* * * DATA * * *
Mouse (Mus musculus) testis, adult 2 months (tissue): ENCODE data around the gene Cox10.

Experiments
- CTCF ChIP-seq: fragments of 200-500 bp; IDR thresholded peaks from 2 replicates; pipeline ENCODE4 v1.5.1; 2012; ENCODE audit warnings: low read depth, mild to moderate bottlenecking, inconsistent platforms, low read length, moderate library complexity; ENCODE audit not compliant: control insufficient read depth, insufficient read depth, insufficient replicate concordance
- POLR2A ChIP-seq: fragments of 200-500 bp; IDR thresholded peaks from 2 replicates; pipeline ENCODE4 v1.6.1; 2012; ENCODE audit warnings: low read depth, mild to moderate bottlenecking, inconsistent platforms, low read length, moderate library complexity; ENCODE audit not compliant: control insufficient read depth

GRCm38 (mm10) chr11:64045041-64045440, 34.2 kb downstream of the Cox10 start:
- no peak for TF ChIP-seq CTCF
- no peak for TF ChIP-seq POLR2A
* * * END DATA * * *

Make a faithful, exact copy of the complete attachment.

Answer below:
Mouse (Mus musculus) testis, adult 2 months (tissue): ENCODE data around the gene Cox10.

Experiments
- CTCF ChIP-seq: fragments of 200-500 bp; IDR thresholded peaks from 2 replicates; pipeline ENCODE4 v1.5.1; 2012; ENCODE audit warnings: low read depth, mild to moderate bottlenecking, inconsistent platforms, low read length, moderate library complexity; ENCODE audit not compliant: control insufficient read depth, insufficient read depth, insufficient replicate concordance
- POLR2A ChIP-seq: fragments of 200-500 bp; IDR thresholded peaks from 2 replicates; pipeline ENCODE4 v1.6.1; 2012; ENCODE audit warnings: low read depth, mild to moderate bottlenecking, inconsistent platforms, low read length, moderate library complexity; ENCODE audit not compliant: control insufficient read depth

GRCm38 (mm10) chr11:64045041-64045440, 34.2 kb downstream of the Cox10 start:
- no peak for TF ChIP-seq CTCF
- no peak for TF ChIP-seq POLR2A